In a perfect world, families would happily live together in harmony.
Unfortunately, we don’t live in a perfect world, and problems within families happen. Often, families can work out their difficulties themselves, other times, court systems need to step in and take charge.
Most courts look at the well-being of the children or child when determining the outcome of a family law case. Especially if their determination includes the terminating a parent’s rights. To some parents, this may seem like the end of their relationship with their child or children, but it doesn’t need to be. There can be visitation after termination of parental rights, determined in a case-by-case and state-by-state basis.
Parental rights are very rarely taken away. It generally only occurs in cases where a child is abused or severely neglected. Parents can also request to voluntarily give up their parental rights. In either case, the best interest of the child or children is at the heart of the case.
Parents have a legal responsibility and obligation to care for their child.
This includes physical custody, providing food, shelter and medical care, and protecting the child from harm. A child who is removed from its parents’ physical custody is placed either temporarily or permanently into the state’s care, and placed into a group home, an institutional setting, or with a relative or non-relative.
Visitation after Termination of Parental Rights
Termination of parental rights is essentially the legal cessation of that parent-child relationship. This means that the parents no longer have rights regarding their child and that child is free to be adopted. Most states do not allow visitation after parental rights have been terminated, but this ruling may vary from jurisdiction to jurisdiction. However, if the child is adopted, the adoptive parents and the biological parents may enter into an open adoption agreement (not enforceable by law) where visits are allowed. The adoptive parents can end that agreement if they feel it is in the best interest of the child.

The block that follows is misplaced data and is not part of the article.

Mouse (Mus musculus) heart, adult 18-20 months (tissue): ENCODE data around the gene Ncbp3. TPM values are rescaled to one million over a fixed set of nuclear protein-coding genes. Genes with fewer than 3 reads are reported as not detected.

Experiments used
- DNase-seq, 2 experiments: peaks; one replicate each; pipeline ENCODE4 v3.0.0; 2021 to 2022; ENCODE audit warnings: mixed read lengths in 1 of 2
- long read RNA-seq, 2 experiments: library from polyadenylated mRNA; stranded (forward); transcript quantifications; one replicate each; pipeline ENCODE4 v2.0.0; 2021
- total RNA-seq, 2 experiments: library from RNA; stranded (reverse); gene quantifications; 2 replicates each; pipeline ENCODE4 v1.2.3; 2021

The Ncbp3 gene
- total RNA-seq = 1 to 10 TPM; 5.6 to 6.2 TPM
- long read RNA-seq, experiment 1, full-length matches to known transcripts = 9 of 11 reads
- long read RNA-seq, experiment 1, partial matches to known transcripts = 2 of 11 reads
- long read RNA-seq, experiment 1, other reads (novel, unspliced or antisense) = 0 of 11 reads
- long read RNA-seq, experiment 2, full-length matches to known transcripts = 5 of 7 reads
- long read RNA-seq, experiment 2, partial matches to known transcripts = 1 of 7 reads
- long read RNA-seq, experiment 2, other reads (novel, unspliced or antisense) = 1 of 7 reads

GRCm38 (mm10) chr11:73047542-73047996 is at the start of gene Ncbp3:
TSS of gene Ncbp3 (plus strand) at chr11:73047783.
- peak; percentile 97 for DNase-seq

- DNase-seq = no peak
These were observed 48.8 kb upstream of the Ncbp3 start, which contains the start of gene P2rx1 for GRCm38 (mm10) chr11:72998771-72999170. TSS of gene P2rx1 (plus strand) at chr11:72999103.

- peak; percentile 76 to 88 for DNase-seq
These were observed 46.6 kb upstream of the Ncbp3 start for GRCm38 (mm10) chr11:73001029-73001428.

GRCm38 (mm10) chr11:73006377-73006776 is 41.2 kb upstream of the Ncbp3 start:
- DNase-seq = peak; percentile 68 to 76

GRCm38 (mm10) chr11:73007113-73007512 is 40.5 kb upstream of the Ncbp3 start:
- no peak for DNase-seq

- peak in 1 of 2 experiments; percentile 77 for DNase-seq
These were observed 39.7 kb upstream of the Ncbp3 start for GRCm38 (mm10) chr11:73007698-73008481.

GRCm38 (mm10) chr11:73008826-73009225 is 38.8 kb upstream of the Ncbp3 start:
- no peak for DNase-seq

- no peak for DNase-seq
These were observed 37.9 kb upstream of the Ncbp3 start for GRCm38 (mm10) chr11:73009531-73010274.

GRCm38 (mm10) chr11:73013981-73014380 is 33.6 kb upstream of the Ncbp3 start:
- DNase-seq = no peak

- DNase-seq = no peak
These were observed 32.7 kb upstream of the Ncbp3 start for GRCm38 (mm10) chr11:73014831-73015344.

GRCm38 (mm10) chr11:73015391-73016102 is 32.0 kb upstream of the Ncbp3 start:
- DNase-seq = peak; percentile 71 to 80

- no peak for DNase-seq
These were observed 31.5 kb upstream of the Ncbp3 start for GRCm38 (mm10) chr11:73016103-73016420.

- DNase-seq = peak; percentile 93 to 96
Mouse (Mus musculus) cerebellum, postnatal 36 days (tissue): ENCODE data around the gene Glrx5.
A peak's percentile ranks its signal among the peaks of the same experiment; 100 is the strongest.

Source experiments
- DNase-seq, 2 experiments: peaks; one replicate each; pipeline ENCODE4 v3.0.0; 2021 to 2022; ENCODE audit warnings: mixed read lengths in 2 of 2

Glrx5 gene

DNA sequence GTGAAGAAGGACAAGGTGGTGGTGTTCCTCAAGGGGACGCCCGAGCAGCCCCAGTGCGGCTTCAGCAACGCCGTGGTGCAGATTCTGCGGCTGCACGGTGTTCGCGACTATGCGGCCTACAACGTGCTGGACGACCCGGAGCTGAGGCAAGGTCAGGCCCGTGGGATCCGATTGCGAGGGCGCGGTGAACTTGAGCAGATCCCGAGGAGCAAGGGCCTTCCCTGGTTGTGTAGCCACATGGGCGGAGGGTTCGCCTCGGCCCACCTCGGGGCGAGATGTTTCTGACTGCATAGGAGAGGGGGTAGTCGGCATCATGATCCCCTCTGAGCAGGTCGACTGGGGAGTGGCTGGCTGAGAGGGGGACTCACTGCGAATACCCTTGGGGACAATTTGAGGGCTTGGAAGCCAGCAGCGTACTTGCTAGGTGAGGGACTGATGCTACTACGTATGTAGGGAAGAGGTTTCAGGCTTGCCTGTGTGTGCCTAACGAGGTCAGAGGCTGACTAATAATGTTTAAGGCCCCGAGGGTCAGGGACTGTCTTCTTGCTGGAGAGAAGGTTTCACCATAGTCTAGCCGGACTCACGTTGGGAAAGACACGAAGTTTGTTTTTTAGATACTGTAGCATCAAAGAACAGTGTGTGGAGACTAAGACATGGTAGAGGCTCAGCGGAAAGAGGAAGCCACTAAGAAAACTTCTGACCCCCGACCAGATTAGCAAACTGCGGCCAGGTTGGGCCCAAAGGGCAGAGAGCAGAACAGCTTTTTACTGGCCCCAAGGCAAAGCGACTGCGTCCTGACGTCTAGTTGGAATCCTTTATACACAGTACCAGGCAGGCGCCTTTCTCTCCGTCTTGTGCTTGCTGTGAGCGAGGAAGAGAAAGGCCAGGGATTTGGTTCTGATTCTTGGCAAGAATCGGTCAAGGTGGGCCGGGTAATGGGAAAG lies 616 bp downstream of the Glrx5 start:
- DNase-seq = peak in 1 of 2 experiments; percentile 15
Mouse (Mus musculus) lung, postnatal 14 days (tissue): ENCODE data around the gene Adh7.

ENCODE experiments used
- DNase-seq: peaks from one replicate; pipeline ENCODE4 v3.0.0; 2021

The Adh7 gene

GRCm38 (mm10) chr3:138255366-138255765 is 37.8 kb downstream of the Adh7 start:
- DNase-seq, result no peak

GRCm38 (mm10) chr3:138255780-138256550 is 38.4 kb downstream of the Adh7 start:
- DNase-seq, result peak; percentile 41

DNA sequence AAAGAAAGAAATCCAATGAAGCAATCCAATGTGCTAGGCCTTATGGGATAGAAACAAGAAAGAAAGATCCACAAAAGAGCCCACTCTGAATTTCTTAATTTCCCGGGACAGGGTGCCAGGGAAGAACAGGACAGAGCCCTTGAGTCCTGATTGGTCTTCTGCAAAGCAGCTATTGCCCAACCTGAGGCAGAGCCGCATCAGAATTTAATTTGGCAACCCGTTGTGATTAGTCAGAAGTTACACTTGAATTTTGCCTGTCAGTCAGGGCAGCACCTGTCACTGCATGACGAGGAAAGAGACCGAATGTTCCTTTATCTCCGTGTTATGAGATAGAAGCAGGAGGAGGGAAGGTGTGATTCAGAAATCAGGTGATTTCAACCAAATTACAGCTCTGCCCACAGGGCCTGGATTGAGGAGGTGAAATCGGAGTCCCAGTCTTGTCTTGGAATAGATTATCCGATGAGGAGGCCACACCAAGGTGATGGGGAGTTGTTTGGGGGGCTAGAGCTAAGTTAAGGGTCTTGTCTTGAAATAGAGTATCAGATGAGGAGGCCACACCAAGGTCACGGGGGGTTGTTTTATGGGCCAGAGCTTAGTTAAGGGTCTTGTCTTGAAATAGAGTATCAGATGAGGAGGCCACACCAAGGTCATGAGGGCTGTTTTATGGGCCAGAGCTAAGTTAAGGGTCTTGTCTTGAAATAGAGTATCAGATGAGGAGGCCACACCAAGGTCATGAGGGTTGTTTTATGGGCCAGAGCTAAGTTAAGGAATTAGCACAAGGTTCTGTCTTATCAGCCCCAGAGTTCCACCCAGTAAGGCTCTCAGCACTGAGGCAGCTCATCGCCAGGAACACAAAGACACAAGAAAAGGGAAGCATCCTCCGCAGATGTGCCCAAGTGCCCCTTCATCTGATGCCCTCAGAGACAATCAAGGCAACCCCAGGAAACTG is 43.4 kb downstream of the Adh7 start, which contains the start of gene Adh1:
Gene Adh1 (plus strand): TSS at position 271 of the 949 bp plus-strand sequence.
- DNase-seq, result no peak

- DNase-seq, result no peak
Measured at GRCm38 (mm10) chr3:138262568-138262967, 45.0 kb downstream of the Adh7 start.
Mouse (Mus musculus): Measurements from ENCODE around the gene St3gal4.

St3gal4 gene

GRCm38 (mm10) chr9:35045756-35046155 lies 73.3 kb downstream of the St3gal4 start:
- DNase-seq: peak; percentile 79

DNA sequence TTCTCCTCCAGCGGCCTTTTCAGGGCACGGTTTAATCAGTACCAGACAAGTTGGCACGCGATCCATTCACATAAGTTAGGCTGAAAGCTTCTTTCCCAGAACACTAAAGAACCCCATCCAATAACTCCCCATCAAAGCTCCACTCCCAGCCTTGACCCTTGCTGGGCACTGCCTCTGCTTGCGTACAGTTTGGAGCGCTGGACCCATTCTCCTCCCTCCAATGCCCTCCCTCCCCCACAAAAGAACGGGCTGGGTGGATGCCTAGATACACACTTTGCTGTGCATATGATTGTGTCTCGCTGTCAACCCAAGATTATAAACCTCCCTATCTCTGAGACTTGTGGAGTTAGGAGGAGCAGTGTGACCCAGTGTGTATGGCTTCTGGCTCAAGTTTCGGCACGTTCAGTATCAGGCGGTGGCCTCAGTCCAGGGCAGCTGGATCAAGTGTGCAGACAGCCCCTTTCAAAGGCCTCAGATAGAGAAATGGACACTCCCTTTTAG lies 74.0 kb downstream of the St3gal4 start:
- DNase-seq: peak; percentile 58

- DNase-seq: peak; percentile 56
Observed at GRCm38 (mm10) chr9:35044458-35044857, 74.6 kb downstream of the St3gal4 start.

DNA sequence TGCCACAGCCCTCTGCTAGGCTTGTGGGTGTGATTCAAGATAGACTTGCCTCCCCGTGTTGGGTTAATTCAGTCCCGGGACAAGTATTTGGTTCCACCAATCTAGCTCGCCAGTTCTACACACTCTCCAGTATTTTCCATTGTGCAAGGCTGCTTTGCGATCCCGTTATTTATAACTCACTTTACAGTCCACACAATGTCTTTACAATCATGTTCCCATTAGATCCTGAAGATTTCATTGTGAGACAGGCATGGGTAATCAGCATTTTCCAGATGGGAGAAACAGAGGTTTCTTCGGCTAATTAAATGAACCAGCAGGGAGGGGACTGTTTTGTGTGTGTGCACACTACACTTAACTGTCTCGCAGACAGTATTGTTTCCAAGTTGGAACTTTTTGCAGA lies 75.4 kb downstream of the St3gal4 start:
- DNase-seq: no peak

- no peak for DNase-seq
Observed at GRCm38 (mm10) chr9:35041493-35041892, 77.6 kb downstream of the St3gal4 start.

Some states offer a subsidized guardianship program that allows a child to be placed with a guardian or other relative until they are of legal age, with parental rights of visitation. Check with a local family law attorney to find out more.
Reinstatement of Parental Rights
In most states, once a parent’s rights have been terminated, it is difficult to have them reinstated – but not impossible.
If a parent can show an above-average improvement in their ability to care for their child, the parent or parents may petition the court that originally terminated the parental rights to reinstate their parental rights. That court will then decide whether the parent shows evidence that he or she can effectively care for their child. Federal law dictates that parents typically have just 15 months to prove their capability, which can be difficult when dealing with addictive disorders.
Originally, the reinstatement procedures were allowed to enable children who were older and aging out of foster care, to re-establish relationships with their parent(s). However, allowances vary from state to state, usually under the condition that a child has not been placed permanently into a foster home.
Contact a Family Law Attorney
If your parental rights were terminated, can they be reinstated? It is a possibility.
Speak to a family law attorney to learn more about restoring parental rights and the circumstances and rules governing the visitation after the termination of parental rights in Virginia, or in your state.